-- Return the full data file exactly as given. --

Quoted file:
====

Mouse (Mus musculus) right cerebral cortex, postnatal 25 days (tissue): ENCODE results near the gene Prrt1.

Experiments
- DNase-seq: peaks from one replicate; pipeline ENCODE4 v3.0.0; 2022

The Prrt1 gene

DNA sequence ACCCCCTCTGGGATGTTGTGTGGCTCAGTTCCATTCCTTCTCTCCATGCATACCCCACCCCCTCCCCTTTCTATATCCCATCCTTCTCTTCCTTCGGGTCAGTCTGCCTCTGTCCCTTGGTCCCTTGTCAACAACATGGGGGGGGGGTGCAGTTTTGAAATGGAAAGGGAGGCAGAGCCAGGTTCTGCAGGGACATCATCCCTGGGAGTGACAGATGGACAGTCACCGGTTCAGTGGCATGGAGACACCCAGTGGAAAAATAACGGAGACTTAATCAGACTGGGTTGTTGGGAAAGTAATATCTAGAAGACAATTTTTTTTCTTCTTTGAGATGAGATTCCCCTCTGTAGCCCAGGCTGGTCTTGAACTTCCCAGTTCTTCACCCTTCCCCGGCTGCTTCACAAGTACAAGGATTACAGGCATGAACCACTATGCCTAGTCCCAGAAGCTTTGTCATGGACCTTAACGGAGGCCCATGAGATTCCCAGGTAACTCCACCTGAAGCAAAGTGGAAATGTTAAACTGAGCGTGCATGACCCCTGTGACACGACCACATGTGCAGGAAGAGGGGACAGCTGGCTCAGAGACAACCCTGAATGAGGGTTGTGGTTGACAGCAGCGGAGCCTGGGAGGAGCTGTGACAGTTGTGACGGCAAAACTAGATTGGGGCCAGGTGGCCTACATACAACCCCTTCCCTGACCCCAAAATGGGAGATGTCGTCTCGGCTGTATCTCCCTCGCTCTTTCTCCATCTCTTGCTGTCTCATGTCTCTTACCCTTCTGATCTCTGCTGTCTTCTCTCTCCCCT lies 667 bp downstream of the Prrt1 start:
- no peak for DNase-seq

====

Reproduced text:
Mouse (Mus musculus) right cerebral cortex, postnatal 25 days (tissue): ENCODE results near the gene Prrt1.

Experiments
- DNase-seq: peaks from one replicate; pipeline ENCODE4 v3.0.0; 2022

The Prrt1 gene

DNA sequence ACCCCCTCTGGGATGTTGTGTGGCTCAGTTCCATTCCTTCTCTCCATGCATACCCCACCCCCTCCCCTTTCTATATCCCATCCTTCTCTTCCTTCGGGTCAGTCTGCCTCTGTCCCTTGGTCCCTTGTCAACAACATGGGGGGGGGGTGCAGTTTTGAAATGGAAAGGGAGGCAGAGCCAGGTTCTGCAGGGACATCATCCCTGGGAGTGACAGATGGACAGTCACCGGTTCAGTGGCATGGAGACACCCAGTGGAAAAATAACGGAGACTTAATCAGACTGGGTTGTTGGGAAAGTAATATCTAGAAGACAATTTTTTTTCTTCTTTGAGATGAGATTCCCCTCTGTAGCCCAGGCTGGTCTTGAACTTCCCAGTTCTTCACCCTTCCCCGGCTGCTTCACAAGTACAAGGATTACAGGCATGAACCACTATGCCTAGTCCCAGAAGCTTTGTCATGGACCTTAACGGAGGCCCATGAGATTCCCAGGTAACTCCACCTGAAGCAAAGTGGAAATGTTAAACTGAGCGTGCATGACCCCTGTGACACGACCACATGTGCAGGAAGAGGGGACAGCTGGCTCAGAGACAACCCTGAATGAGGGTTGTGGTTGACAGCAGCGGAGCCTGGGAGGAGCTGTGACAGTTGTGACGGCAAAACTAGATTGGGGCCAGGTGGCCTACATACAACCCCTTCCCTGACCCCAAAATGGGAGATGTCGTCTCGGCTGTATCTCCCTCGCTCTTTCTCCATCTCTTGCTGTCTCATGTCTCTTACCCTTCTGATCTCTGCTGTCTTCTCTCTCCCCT lies 667 bp downstream of the Prrt1 start:
- no peak for DNase-seq